FFI’s Kauppi: Stress test proved that risk sharing should not be increased

The latest EU-wide stress test demonstrated improved resilience in the EU banking sector as a whole, but also showed significant variation between individual banks. According to the test results, the largest banks operating in Finland are resilient and financially sound. Some euro countries, however, should urgently continue their bank recovery and resolution measures. Piia-Noora Kauppi , Managing Director of the Federation Of Finnish Financial Services (FFI), says it would be wise to suspend all plans to increase risk sharing in the banking union, in light of the highly varying results.

The European Banking Authority (EBA) published the results of the EU-wide stress test on July 29th. The stress test involved 51 European banks. Finnish test participants included OP Cooperative and the Finnish subsidiaries of Nordea and Danske as part of their parent companies. The test assessed banks’ ability to meet capital adequacy requirements under different scenarios of economic development.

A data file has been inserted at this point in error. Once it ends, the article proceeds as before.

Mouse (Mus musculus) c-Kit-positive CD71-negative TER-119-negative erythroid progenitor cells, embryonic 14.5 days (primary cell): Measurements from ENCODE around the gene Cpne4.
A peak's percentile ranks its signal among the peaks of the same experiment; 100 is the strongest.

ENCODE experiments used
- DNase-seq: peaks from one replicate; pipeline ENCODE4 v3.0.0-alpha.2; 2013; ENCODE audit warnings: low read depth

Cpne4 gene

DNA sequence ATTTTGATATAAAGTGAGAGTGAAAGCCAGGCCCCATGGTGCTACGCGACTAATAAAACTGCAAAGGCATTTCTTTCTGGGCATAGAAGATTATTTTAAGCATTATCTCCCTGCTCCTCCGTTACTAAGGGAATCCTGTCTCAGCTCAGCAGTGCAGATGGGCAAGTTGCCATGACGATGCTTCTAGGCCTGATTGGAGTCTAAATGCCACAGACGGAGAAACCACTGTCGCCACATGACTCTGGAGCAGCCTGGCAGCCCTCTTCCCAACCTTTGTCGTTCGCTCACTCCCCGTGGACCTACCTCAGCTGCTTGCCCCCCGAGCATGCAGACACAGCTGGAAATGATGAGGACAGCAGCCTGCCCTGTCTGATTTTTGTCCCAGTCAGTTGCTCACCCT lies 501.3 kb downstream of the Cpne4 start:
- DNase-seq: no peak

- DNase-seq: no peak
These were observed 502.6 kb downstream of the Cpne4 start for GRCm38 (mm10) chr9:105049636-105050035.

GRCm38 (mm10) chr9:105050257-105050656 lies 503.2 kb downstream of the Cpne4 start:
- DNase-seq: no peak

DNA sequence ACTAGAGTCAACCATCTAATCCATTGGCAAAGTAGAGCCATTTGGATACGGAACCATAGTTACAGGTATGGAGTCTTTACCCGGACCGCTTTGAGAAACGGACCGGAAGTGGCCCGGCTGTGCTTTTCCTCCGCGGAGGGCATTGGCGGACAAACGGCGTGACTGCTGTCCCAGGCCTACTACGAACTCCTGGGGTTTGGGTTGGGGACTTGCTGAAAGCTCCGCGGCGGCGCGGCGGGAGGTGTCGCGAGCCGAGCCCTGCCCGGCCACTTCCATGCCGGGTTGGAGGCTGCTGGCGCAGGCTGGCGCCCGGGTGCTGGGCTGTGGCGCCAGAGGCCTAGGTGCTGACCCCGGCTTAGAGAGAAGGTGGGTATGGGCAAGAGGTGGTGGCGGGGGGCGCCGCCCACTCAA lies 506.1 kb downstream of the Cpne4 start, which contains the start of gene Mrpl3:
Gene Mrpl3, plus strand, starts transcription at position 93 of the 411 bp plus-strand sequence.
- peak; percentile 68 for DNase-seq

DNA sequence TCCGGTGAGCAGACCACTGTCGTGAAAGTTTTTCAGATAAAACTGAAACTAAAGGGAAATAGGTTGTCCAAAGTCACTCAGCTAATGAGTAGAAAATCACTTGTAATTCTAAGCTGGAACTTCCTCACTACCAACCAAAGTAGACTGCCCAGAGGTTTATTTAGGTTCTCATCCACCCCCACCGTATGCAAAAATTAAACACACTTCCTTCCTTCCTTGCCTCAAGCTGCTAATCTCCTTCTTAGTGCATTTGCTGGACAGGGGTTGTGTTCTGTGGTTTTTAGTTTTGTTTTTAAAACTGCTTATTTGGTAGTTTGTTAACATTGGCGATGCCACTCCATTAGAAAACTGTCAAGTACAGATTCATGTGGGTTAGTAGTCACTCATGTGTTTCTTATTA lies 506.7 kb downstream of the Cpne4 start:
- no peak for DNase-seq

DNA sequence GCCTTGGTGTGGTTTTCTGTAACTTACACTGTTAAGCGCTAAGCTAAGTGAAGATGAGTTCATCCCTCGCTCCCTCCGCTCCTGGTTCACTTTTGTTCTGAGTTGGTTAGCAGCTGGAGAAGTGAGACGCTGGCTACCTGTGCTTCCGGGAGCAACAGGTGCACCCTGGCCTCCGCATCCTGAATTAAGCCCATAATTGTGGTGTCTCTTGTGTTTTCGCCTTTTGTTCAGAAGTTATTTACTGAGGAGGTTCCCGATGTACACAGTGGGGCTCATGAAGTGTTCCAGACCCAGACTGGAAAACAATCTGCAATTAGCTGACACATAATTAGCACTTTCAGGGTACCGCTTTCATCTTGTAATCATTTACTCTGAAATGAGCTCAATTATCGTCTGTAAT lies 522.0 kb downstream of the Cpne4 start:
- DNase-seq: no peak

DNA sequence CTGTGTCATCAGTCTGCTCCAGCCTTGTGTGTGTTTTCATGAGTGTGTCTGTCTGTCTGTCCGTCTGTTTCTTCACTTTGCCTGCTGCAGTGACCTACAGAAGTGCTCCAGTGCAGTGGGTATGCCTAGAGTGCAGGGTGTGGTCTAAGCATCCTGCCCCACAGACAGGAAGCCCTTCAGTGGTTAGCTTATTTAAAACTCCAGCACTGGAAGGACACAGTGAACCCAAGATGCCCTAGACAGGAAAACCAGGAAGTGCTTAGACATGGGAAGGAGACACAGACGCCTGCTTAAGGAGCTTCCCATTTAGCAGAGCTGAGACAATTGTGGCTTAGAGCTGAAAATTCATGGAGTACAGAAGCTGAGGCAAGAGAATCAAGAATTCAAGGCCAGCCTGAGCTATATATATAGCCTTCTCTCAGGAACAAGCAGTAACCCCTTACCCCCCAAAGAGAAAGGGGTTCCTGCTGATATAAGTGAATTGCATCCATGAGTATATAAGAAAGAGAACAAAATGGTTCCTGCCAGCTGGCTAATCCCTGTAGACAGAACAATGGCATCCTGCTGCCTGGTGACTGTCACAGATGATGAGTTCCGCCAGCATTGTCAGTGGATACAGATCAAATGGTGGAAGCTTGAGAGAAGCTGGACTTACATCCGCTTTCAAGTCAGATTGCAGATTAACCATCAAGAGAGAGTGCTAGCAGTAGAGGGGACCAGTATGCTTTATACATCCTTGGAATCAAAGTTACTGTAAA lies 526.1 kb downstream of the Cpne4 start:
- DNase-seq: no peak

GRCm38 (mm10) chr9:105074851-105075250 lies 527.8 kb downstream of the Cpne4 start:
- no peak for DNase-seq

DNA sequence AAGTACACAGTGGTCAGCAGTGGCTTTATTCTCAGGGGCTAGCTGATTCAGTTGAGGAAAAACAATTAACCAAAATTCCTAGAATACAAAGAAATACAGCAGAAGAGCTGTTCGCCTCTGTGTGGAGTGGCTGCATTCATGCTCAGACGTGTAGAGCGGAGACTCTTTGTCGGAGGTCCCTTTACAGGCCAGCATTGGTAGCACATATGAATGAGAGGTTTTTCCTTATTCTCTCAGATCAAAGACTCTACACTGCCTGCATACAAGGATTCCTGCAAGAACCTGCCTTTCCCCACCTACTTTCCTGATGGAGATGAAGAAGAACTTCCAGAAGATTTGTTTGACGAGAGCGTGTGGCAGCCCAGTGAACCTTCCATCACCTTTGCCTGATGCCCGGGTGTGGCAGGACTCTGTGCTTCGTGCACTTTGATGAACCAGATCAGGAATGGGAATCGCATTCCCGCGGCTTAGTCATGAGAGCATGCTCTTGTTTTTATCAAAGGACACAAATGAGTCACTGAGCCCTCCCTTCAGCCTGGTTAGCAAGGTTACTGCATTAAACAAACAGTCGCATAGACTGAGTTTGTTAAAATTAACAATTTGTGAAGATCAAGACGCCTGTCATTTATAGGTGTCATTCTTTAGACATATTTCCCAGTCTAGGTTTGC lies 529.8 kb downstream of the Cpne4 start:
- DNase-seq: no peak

“The stress test proved that the major banks operating in Finland are healthy and resilient. The same goes for Nordic banks in general: their capital adequacy remained strong even in a scenario with economic conditions that were clearly more adverse than is actually forecasted. All in all, this is a great result. It should also dispel the fears expressed by some parties regarding the potential risks resulting from the Nordic connections of our banking sector”, says Piia-Noora Kauppi, Managing Director of the FFI.

Based on the stress test results, European banks are in better condition than a few years ago. They have augmented their capital base and cleaned up their balance sheets. Despite these measures, several countries’ banking sectors continue to struggle. Kauppi points out that thousands of smaller banks were left outside the scope of the stress test, and their health has not been consistently assessed yet.

“To protect the stability of the European economy, it is important for many countries to continue their bank recovery and resolution measures. The European banking system’s stability is in all of our best interests, and we must strive to maintain it with determination. All plans that would increase risk sharing among banks in the banking union should be put on hold. This applies especially to the plans to establish a European Deposit Insurance Scheme. The current health differences between banks would lead to unequal burden sharing if risk sharing were increased any further. Finnish banks who have taken good care of their business would suffer, and so would the customers of the banks”, Kauppi emphasises.

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Veli-Matti Mattila

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